Current New York City law permits city marshals and deputy sheriffs to tow the cars of drivers who owe more than $230 in parking fines for more than 90 days. The proposed legislation would raise the threshold to $350 for a 65 percent increase."Parking fines have gone up in the past couple of years and the $230 amount now equals slightly over two tickets, but there's no reason to tow people if they have only two violations," said Jordan Barowitz, a spokesman for the mayor. Barowitz said Bloomberg would back the City Council move to lift the lid on parking fines.City marshals each year collect millions of dollars by towing vehicles that belong to parking scofflaws. An analysis by The New York Post showed that 54 percent of the more than 130,000 vehicles towed last year belonged to owners who owed less than $350 in parking fines. Under the terms of the proposal, these cars would be ineligible for towing.It is unclear what long-term effects the higher threshold might have on city marshals. Though marshals would be more limited in the number of cars they could tow, the legislation might enable them to gain a monopoly on the city's towing operations. City marshals currently share towing duties with deputy sheriffs, but recently the two towing companies contracted by sheriffs threatened non-renewal if the bill passes. Joanna Perlman, a spokeswoman for the Department of Finance, explained that the legislation would diminish the amount of tow-eligible cars in the city.Without towing contracts, deputy sheriffs would be limited to placing notification stickers on the windshields of vehicles as drivers get closer to the amount of unpaid fines it takes to become tow-eligibile. Some suggest the increased flagging could make it easier for city marshals to spot and remove vehicles belonging to scofflaws, enabling them to collect more profits. The bill was first proposed by Councilman Erik Martin Dilan (D-Brooklyn) two years ago and until recently remained in the Council's Transportation Committee. It was a response to Bloomberg's initiative to raise parking violation fines without also raising the threshold on the amount of unpaid fines that warrant towing. "When the city was, unfortunately, going through fiscally harder times, the mayor and the Council almost doubled parking fines and if you are going to do that, you also need to raise the amount of unpaid fines it takes for a city marshal to tow your car," Dilan said. "It just makes sense." The Council was expected to vote on the measure this week. If passed, Bloomberg's spokesman said he would sign the bill into law after the standard waiting period of seven days.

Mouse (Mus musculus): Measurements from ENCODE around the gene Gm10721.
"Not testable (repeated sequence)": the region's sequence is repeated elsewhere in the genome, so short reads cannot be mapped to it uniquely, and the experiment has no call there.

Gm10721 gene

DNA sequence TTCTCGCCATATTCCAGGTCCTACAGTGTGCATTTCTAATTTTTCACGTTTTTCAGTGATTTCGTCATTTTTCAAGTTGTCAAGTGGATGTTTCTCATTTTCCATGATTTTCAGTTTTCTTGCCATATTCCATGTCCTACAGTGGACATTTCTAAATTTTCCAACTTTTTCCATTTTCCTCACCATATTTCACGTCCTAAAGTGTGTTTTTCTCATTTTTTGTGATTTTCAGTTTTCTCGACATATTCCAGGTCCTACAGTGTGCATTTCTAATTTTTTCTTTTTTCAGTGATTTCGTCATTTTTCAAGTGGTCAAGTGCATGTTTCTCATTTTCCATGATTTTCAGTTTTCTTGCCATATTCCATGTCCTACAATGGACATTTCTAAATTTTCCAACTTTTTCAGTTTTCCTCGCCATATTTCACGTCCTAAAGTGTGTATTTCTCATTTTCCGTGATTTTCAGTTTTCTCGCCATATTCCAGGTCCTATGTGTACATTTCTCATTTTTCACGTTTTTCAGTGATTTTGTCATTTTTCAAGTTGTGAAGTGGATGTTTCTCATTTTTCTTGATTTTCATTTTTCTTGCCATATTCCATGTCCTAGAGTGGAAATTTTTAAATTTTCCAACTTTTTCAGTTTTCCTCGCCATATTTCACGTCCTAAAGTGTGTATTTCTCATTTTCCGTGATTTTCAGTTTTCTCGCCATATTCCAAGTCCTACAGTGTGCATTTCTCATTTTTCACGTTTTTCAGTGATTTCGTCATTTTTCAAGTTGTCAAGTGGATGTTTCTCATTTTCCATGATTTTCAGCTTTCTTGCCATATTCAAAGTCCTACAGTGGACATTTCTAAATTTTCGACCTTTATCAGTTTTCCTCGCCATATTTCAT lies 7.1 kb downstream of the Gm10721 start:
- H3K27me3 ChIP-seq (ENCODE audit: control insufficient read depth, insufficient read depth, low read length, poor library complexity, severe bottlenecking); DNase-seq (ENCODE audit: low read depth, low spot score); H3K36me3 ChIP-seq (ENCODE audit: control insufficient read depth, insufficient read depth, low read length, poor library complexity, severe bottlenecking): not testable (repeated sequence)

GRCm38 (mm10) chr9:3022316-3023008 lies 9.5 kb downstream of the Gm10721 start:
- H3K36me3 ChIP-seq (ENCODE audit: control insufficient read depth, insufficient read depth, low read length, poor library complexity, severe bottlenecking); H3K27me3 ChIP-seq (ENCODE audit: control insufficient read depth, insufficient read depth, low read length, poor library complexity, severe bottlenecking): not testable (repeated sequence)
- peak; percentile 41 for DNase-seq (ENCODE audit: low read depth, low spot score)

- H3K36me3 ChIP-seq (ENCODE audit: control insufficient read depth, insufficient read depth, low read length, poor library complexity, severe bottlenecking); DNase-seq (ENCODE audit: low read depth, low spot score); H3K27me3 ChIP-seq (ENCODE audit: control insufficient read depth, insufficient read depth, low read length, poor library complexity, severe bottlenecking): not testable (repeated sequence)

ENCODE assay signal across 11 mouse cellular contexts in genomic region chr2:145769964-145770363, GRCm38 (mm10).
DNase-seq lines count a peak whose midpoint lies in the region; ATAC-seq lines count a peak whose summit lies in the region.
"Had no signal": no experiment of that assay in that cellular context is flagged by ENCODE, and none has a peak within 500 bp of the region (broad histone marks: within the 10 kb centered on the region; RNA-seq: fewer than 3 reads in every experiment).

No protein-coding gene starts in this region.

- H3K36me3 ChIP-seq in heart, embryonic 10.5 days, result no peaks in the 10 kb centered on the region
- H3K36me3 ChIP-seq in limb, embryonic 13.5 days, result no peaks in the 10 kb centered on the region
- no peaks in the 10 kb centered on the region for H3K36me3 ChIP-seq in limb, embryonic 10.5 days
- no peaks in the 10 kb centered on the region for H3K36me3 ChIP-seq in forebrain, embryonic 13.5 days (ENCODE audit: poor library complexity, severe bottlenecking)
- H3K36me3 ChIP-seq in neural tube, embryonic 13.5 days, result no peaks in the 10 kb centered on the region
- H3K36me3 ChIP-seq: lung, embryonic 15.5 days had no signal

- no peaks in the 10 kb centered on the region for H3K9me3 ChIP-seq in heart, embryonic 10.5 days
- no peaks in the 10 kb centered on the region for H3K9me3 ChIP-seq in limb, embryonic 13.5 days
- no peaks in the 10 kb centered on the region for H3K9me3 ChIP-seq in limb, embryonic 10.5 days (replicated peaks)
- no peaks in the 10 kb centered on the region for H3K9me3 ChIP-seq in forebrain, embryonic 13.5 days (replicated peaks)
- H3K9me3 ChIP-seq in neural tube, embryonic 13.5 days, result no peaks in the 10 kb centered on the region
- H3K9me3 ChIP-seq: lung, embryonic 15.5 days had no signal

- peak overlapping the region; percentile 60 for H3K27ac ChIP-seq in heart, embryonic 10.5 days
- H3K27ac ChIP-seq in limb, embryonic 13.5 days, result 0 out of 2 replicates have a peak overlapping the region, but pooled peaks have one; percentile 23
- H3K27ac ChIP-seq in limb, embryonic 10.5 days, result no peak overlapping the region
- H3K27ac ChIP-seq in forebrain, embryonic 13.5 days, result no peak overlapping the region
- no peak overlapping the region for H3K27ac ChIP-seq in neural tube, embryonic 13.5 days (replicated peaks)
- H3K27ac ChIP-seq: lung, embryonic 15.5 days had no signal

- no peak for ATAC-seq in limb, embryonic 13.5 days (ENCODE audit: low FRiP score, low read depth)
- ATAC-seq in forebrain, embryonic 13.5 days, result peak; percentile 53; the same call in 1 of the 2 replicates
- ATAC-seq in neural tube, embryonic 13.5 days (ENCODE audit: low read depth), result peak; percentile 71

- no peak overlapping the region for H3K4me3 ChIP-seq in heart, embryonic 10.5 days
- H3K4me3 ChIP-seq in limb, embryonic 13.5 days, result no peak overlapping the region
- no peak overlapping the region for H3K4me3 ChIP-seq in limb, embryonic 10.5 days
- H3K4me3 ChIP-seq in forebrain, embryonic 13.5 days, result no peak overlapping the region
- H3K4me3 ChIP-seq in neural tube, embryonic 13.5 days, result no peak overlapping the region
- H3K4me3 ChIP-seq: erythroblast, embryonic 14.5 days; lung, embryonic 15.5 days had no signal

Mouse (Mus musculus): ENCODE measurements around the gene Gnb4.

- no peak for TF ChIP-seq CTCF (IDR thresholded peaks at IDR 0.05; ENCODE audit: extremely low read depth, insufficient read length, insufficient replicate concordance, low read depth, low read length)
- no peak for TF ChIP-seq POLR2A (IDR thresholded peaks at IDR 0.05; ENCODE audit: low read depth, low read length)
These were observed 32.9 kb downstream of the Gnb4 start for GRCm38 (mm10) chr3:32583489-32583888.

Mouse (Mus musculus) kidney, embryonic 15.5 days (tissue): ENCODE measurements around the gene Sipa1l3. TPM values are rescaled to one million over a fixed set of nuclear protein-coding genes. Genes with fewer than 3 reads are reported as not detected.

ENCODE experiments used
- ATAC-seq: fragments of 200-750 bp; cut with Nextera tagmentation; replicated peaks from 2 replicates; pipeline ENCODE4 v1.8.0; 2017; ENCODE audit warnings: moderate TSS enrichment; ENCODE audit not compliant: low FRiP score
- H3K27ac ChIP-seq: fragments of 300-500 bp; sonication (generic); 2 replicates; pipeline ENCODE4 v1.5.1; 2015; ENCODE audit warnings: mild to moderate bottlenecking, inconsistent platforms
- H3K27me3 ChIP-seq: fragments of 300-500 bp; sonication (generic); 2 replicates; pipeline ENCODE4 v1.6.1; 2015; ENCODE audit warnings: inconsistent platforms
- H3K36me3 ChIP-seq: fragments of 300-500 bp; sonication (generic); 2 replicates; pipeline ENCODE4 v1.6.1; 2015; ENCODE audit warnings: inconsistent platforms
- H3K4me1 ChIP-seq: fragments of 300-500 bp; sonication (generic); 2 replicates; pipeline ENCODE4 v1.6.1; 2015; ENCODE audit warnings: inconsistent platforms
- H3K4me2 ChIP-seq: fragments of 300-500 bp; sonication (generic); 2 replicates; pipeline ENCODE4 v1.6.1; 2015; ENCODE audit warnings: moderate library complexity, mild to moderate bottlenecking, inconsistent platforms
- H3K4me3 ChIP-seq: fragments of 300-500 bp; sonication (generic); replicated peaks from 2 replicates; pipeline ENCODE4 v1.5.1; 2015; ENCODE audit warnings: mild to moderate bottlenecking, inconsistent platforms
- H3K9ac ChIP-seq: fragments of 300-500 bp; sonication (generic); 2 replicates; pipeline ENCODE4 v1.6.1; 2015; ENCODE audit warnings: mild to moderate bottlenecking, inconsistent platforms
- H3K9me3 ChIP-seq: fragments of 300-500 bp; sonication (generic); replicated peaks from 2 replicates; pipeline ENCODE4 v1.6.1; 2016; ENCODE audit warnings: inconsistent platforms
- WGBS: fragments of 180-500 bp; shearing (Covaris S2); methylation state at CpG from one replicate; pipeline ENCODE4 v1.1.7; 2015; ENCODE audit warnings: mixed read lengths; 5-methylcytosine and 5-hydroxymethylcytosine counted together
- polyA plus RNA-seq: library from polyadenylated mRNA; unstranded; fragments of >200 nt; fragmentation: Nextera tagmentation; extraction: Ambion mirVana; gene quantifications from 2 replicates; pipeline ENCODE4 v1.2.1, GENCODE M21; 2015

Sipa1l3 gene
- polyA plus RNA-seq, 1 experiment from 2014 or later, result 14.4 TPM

©2005 Community News Group
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